The other day I was reading about one of the most talked about future Microsoft technologies code-named “Oslo”. The details of what “Oslo” is are still pretty vague, at least until PDC 2008. In short it’s a set of technologies aimed at creating Domain Specific Languages (DSL) that can then be used to build executable programs. Yes, I know that still sounds vague, but that’s really all Microsoft has reveled about the whole project so far.
According to a recent interview on .NET Rocks! with Don Box and Doug Purdy, two of the main architects behind “Oslo”, Microsoft’s goal is to:
enable people with knowledge on a specific domain, to create software in order to solve a problem in that domain, without having to know the technical details of software construction.
To me, “Oslo” represents the next big step in the evolution of programming styles.
Traditionally computer programming has always been about “telling” the machine what to do by specifying a set of instructions to execute in a particular order. This is known as imperative programming. The way programmers expressed these instructions has evolved over time from being commands directly interpreted by CPU to higher level structured languages that used abstracted concepts instead of processor-specific instructions, and let another program, the compiler, produce the appropriate code executable by the machine. The goal of programming languages has always been to give programmers new metaphors to interact with the computer in a more intuitive and natural way. Here are a few important milestones in this evolution:
- Structured Programming: introduced natural language-like constructs to control the execution flow of program, like selection (“IF“, “ELSE“) and iteration (“WHILE“, “FOR“). Before that programmers used to construct programs by explicitly pointing to the next instruction to execute (“GOTO“).
- Procedural Programming: introduced the concept of a “routine“, an ordered set of instructions that could be executed as a group by referring to them with a name (procedure call). Routines could take input data through parameters and output results through return values. Related routines could be grouped into modules to better organize them.
- Object-Oriented Programming: focuses on the shape of the data being processed in a program. Introduced the concepts of “objects“, data structures that contain both data and the functions (methods) that operate on that data in a single unit. Objects and the interactions among them are modeled to represent real-world entities inside of a program, which allows programmers to think about a problem in a more natural way.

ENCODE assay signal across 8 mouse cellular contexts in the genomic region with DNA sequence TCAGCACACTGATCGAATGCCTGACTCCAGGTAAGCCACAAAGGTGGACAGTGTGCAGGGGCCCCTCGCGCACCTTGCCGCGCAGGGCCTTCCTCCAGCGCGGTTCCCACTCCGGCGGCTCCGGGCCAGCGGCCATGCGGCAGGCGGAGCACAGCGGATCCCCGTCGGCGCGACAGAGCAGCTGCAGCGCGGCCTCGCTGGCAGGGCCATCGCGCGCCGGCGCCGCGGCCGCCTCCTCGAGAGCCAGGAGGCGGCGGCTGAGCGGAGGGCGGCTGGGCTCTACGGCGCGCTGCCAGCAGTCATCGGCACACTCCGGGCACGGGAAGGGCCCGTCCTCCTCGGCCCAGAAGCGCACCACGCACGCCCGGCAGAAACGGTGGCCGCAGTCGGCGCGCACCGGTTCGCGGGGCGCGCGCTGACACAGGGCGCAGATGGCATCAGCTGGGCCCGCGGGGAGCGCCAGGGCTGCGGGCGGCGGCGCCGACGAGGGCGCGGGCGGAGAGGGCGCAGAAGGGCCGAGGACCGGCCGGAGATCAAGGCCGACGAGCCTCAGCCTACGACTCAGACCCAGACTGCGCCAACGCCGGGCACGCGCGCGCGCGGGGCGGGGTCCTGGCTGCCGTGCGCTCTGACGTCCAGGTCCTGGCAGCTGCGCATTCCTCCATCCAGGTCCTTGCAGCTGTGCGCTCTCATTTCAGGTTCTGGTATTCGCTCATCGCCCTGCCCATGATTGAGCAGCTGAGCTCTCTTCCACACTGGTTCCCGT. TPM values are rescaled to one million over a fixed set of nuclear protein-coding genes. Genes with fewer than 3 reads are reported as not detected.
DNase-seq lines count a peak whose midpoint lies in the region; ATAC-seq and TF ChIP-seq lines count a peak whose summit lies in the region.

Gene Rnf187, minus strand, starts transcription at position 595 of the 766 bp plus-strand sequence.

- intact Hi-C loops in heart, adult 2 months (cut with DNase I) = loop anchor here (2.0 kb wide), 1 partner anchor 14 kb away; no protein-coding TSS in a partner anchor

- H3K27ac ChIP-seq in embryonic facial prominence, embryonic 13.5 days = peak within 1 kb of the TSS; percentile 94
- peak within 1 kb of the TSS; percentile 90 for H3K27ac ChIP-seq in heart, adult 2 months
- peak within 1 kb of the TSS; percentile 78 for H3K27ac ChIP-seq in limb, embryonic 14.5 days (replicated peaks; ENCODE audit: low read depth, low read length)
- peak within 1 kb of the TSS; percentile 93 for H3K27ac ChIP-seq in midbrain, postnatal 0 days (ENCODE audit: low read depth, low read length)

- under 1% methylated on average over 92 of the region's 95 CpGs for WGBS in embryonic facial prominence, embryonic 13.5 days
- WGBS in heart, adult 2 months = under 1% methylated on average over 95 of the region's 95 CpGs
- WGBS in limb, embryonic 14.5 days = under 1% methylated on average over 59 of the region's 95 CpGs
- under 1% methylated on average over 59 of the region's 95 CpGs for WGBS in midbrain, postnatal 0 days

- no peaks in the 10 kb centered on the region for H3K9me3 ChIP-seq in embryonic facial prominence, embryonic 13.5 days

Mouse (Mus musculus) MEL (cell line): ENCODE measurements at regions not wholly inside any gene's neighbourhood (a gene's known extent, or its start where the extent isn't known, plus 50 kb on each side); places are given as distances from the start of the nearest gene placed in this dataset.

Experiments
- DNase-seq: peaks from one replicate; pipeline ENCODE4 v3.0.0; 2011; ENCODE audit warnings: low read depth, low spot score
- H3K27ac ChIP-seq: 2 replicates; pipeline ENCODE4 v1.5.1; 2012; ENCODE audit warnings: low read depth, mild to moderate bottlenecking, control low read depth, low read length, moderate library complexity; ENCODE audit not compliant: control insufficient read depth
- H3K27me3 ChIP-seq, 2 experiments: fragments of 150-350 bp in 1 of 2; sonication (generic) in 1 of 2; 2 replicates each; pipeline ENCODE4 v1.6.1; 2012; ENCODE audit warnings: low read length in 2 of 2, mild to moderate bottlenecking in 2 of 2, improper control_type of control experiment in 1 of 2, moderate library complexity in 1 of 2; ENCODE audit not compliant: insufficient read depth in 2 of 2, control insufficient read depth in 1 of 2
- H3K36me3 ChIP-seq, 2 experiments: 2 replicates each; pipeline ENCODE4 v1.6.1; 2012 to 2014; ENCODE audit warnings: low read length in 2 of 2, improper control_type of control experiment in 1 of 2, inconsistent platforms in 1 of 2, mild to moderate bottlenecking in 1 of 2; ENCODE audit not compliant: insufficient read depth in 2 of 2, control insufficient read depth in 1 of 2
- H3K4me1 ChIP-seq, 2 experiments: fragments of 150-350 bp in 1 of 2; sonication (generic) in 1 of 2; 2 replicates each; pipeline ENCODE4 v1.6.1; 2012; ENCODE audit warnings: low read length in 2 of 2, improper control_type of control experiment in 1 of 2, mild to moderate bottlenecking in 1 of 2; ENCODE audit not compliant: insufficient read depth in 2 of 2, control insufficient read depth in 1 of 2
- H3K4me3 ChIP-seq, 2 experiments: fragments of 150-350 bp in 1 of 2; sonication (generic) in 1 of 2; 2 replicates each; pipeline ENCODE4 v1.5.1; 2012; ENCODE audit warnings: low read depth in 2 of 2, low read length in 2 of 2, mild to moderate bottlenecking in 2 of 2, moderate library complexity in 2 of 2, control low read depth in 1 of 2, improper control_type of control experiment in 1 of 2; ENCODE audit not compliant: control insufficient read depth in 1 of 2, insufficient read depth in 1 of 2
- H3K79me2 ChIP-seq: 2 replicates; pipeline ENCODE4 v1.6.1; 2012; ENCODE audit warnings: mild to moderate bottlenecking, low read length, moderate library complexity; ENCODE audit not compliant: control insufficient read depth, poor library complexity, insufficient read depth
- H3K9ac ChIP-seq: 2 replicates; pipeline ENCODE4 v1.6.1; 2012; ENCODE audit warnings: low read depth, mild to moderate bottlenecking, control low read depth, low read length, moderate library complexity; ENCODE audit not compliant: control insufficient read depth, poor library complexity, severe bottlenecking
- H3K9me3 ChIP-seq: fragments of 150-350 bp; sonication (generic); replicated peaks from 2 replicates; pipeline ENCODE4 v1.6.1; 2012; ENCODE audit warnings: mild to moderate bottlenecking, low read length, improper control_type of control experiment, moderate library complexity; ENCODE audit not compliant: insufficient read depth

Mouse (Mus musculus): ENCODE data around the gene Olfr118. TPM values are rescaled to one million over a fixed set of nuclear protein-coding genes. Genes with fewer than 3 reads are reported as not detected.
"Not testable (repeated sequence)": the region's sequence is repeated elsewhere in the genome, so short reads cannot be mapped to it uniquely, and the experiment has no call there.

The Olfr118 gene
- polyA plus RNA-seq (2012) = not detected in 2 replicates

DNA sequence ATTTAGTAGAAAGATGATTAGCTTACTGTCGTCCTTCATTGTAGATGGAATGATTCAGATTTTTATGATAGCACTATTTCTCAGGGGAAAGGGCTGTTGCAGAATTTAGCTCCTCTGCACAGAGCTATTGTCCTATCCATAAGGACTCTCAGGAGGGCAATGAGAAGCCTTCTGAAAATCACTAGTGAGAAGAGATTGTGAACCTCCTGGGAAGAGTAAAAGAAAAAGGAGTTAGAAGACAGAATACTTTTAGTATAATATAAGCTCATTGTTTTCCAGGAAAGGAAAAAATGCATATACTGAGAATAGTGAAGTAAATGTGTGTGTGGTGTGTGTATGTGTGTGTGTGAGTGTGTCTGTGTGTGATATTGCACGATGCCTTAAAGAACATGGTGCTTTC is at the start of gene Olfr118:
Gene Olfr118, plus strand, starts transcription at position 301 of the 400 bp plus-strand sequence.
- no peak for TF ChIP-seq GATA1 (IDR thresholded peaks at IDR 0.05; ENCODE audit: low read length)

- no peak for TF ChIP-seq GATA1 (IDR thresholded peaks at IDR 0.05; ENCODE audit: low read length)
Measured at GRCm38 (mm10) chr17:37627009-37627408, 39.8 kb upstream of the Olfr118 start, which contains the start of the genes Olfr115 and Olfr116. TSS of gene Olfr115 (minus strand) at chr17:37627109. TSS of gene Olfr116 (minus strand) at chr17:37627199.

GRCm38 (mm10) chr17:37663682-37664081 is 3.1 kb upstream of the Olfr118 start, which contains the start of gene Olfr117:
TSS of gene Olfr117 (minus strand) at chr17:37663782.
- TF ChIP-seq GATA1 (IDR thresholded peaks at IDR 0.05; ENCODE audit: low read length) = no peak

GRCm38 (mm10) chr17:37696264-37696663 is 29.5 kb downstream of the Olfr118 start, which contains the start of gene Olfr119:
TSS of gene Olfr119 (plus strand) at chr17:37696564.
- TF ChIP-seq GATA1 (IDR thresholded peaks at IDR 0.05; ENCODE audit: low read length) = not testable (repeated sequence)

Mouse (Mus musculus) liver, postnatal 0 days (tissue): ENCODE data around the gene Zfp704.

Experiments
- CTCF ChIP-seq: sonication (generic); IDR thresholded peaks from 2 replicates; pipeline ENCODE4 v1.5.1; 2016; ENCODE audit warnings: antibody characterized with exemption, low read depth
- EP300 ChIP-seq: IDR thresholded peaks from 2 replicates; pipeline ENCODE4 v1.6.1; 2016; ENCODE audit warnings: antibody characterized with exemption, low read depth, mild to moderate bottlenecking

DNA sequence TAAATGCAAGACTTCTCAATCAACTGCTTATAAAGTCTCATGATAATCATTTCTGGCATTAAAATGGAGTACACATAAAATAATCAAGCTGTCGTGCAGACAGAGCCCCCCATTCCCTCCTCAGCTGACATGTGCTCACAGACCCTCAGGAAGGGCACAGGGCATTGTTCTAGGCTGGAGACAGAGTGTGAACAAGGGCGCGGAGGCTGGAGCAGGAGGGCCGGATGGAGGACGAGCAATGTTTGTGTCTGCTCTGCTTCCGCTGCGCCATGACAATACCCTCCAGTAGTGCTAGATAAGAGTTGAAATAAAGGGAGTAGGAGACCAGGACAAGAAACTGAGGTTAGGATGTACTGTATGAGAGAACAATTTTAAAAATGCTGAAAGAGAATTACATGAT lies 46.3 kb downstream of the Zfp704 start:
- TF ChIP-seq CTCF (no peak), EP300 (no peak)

At the same time another style of programming has evolved over the years, known as declarative programming. Instead of telling the computer what to do, declarative programming focuses on telling what results are expected, and letting the computer figure out which steps it has to go through to obtain those results. Declarative programming expresses intent without issuing commands. Key milestones in the evolution include:
- Functional Programming: describes a program as a set of mathematical functions that operate on immutable data. Functions can have data or other functions as their input and return the result of the computation.
- Logic Programming: describes a program as a set of mathematical logic expressions. These expressions often take the form of premises and conclusions composed by logical statements (for example, “IF A AND B THEN C” where A, B, and C are logical statements). The program output is produced by evaluating these expressions on set of data called facts.
- Language Oriented Programming: focuses on constructing a domain-specific language to describe the problem in the terms of its domain, and then using that language to describe a program to solve that problem.
The technologies delivered with “Oslo” fall clearly in this last category. In “Oslo” a compiler will translate a program expressed with a domain-specific language into an imperative general-purpose programming language such as C# or Visual Basic, which in its turn gets compiled into executable machine code. This way programmers can think using even more natural metaphors, and let the computer take care of the details of how to translate their intent into running software.